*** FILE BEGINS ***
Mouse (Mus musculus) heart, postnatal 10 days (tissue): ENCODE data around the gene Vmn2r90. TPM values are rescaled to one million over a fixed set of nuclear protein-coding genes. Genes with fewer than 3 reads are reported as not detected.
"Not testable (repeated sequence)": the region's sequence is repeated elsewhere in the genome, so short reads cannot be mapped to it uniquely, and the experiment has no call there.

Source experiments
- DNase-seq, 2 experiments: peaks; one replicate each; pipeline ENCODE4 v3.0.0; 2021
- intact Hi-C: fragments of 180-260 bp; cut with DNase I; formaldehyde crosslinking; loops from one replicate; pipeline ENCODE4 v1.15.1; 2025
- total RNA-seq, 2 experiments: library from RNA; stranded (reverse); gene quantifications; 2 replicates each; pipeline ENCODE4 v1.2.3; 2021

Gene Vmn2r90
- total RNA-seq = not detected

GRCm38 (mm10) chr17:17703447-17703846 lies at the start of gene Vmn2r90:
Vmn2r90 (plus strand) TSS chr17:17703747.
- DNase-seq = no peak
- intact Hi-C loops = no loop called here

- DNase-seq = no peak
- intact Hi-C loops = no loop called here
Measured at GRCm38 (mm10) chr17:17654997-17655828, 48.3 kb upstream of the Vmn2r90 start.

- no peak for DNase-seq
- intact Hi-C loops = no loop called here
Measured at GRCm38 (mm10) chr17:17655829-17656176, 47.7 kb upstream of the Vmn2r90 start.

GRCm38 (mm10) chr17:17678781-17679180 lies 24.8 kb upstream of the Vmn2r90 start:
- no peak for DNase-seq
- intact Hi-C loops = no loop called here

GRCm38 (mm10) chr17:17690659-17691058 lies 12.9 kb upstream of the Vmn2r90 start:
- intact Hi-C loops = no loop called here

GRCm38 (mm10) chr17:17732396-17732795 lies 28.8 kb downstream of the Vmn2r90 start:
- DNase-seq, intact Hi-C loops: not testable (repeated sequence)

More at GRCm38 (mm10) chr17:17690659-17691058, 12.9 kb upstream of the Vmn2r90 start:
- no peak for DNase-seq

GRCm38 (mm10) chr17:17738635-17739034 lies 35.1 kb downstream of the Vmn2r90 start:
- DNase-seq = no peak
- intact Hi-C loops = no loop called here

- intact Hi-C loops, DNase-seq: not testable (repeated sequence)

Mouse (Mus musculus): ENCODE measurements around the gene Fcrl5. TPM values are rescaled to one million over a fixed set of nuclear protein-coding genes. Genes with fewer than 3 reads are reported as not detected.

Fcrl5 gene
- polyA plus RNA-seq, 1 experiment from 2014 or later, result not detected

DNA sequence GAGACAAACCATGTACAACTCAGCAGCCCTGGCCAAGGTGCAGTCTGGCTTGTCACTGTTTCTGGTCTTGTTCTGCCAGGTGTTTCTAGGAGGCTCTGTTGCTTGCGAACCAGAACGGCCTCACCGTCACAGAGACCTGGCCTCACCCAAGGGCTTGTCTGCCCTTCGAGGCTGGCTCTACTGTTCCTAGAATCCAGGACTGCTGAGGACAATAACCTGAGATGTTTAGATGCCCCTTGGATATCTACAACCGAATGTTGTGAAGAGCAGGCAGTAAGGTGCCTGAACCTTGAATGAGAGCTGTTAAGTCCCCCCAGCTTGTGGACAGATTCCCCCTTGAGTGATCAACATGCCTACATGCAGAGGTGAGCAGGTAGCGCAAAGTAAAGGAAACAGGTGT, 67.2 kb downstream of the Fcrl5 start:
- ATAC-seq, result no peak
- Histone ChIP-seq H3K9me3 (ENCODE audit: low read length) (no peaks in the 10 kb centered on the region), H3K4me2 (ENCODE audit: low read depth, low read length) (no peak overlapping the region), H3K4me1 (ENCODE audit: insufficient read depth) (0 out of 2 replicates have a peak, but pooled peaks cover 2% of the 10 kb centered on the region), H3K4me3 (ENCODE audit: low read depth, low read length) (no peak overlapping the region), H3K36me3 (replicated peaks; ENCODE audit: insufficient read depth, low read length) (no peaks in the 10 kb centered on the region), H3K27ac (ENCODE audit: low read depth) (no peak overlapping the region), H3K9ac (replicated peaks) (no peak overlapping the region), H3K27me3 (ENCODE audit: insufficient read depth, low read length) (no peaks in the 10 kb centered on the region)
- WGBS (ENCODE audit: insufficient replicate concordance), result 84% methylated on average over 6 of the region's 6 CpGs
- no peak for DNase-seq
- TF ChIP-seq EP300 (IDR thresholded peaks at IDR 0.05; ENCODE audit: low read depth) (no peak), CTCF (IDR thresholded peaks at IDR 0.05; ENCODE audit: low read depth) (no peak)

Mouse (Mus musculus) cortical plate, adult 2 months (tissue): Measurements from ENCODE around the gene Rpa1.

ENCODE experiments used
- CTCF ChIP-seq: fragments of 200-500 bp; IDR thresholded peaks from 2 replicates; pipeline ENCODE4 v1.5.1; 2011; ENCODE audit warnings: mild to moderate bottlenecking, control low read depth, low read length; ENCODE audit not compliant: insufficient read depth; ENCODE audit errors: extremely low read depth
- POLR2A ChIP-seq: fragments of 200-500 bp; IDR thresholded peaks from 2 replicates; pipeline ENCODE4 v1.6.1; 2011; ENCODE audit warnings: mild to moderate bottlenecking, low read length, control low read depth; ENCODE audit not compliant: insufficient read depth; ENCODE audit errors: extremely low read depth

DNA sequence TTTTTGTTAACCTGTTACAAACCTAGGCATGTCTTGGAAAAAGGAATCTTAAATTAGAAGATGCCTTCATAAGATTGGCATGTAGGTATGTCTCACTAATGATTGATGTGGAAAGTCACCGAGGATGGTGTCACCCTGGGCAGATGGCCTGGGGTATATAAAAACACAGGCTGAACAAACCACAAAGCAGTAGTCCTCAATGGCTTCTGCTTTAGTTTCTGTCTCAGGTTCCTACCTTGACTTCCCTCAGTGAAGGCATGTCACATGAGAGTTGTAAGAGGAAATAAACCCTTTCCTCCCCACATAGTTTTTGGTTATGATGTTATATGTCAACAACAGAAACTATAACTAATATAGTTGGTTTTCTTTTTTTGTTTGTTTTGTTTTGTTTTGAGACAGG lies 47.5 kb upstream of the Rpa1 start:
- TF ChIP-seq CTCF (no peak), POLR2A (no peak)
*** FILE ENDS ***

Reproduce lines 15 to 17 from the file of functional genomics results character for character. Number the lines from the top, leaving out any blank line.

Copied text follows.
Measured at GRCm38 (mm10) chr17:17654997-17655828, 48.3 kb upstream of the Vmn2r90 start.

- no peak for DNase-seq
- intact Hi-C loops = no loop called here